It had to happen. You can’t say you didn’t see it coming. Everyone is jumping on the “kiddie” virtual world bandwagon these days. One of the latest is the real world brick and mortar “Build a Bear Workshop”. My youngest son has had a Build a Bear Koala Bear for over four years now. Kids that lined up to build their bear in the real world can now take them online to play.
You now get an access code along with the little bear’s heart (do the dance) when you build a bear in one of the Build a Bear Workshops at your local mall. Take the code home and you can create an account and bring your bear to life online to play games and socialize with other kids. The interesting thing here is that if you don’t have a bear code you can only use canned chat phrases online, a code unlocks full chat with other residents in-world.
Terra Nova has an interesting post up about this double standard for paying and non-paying customers in the Build a Bearville virtual world:
Sexual Safety for the Price of a Teddy Bear
(the article actually makes the case that those who buy a bear are more at risk than those who do not because of the unlocking of full interactive chat in-world)
This new Build a Bear world looks like all the rest, a 3D immersive platform designed for kids to play mini-games and to promote the brand. I have to keep asking these questions:
“When will a company move beyond these mindless recycled arcade games and actually try to promote some educational or socially responsible content for our kids online? Do we really need to saturate every minute of their young lives with glorified commercials for the products they consume?”
Done the right way, kids could become just as involved in socially and educationally redeeming virtual worlds as they are with these “junk food” kiddie virtual worlds. And the really sad part is that I’ve actually heard parents brag about how their children “use the computer” to play in these worlds.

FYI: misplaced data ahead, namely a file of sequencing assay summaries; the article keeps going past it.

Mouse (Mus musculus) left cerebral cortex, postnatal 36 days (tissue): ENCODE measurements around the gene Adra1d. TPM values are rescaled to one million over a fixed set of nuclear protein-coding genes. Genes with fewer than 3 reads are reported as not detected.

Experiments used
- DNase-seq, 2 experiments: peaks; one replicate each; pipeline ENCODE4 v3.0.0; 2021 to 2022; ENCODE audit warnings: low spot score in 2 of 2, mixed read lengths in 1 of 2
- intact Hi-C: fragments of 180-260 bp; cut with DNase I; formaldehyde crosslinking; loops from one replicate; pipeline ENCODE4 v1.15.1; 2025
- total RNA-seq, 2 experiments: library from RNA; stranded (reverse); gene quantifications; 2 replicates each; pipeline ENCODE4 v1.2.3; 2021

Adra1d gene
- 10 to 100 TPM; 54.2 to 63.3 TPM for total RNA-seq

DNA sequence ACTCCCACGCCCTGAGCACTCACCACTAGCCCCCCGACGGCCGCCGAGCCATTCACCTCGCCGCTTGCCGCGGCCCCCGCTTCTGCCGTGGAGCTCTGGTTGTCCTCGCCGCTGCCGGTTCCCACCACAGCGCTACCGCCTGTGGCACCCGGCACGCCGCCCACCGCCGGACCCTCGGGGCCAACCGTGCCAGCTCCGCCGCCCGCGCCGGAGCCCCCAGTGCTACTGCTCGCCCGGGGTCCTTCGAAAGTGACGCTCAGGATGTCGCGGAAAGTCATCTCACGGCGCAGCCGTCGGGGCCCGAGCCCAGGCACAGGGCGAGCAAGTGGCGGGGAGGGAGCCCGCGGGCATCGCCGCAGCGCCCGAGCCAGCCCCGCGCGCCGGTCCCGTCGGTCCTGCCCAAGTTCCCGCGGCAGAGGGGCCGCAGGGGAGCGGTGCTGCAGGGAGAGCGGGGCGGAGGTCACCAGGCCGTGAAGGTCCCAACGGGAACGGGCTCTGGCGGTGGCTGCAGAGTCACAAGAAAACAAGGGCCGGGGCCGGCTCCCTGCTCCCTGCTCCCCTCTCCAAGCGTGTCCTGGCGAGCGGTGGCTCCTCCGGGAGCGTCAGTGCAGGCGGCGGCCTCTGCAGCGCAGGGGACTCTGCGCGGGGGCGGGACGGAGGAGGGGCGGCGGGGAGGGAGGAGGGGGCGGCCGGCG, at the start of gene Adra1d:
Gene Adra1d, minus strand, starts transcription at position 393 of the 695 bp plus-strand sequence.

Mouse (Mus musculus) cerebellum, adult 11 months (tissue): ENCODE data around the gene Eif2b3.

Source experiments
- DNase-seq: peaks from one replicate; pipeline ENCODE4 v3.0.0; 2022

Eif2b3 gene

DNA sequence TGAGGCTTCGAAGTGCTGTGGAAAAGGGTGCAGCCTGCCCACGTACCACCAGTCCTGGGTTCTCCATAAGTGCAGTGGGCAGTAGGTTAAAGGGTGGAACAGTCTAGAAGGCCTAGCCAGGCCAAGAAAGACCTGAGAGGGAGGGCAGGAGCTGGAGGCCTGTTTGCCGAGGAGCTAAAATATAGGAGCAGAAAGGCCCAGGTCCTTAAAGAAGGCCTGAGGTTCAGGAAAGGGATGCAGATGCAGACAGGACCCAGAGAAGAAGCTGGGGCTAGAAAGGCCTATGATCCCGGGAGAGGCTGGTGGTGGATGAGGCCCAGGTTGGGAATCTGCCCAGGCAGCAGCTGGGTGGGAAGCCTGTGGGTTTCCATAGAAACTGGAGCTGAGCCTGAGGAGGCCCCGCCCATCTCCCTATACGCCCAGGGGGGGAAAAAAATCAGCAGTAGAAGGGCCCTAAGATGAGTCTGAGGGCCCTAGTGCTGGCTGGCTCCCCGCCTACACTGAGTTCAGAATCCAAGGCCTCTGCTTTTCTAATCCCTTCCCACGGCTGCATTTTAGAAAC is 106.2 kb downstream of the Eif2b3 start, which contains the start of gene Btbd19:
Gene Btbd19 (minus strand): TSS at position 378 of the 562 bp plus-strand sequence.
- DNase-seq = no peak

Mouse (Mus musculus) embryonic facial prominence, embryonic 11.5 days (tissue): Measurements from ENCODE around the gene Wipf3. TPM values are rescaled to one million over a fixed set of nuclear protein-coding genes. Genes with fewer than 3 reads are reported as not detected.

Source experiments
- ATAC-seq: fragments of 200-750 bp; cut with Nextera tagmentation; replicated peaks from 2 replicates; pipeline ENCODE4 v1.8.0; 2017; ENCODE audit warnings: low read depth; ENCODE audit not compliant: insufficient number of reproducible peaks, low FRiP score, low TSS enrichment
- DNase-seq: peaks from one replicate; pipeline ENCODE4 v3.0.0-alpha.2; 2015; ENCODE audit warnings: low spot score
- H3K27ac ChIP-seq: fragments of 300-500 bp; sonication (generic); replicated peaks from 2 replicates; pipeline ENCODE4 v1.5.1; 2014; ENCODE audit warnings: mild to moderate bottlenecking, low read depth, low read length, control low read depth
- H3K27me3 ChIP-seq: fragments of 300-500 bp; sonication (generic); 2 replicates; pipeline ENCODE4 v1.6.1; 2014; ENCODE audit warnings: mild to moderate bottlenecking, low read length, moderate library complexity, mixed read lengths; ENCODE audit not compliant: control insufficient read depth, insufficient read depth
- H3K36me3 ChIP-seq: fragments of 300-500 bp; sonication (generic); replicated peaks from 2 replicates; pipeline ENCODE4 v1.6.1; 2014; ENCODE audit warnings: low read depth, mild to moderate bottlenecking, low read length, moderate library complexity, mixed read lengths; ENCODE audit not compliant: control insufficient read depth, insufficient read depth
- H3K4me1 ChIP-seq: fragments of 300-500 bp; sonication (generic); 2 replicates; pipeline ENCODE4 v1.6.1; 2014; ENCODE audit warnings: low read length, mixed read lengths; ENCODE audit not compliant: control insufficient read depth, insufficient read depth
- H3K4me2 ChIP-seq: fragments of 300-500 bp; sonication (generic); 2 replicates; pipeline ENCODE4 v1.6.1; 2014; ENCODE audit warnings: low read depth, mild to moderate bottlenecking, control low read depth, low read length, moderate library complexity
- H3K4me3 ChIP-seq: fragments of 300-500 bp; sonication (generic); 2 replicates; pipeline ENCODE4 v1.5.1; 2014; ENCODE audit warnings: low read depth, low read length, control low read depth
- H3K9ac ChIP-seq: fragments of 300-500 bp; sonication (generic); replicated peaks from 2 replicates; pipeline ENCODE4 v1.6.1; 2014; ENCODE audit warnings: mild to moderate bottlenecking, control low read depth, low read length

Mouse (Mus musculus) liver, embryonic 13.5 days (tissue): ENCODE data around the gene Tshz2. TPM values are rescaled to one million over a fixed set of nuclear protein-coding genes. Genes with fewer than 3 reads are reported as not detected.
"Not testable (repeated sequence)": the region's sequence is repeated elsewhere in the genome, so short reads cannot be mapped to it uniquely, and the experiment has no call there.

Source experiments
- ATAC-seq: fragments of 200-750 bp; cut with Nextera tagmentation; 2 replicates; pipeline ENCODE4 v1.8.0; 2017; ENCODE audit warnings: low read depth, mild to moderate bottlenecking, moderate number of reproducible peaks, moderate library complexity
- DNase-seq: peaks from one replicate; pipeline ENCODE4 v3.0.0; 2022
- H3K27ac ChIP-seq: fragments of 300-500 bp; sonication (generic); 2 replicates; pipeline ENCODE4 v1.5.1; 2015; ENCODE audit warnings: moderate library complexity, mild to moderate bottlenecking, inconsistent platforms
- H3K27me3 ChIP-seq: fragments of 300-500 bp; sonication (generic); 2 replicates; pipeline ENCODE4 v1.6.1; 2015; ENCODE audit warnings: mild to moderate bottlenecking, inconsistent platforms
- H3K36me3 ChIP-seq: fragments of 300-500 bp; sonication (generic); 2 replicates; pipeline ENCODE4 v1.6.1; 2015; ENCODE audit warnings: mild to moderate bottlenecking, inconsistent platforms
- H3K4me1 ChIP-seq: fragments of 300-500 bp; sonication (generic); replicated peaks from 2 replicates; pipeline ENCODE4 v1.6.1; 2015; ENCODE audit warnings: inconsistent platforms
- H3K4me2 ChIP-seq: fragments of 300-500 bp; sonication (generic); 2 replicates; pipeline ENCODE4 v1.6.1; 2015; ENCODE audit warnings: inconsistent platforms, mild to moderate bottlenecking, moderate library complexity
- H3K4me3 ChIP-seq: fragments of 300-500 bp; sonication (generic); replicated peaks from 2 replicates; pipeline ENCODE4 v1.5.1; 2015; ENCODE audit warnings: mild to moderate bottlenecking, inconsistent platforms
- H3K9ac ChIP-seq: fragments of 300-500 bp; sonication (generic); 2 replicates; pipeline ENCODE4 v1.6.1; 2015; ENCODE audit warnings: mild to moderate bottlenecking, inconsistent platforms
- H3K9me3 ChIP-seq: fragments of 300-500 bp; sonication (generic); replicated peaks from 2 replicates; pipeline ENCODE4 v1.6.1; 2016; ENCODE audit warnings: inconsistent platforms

And not to be outdone, Beanie Babies have been rescued from the clearance bin of your local store with the new and improved Ty Beanie Babies 2.0. Can you guess what makes these Beanie’s v2.0? I know, this is probably a tough question. They look like the same old Beanie’s to me too. Who said a Virtual World? Give that person a newly re-labeled Beanie! Yes, now you can take your Beanie Babies online in a Virtual World to play arcade games! Apparently in this virtual world you can add your own writing to online books about the Beanies. Since I don’t have a code, I can’t tell you what that might look like.
Here’s a promo video on Beanie Babies 2.0
Of course, if you’ve been following this for any length of time, Webkinz started all of this with their online stuffed animal virtual world. Their stuffed animal virtual world is a bit odd, as their stuffed animals can only live online for one year from the time their code is input to enter the virtual Webkinz world. I guess this means their stuffed animals come complete with an expiration date.
This is only the first wave of these “kiddie” virtual worlds. I imagine that this hot trend is going to lead to other copycat platforms to promote everything from toy cars and dolls to breakfast cereal. I bet we have a “generic development platform” in the not too distant future that can be pawned off to anxious marketers wanting to enter this space with their youth targeted products.
This model is completely upside down. Stuffed animals have always been the post-toddler security blanket for young kids. These fuzzy friends allow children to tackle scary and challenging situations with their stuffed buddy in tow. They eventually outgrow the bears and dolls and move up to bigger challenges (like Middle School) all by themselves. I would much rather see a young child exploring a variety of educational and knowledge based virtual worlds with the ability to bring a virtual facsimile of their real world bear or doll to adventure with them rather than seeing them wasting their time in these virtual wastelands.
As for me, I’m holding out for a spot on Cap’n Crunches Pirate Ship. Aye, shove off ye virtual commercial lands!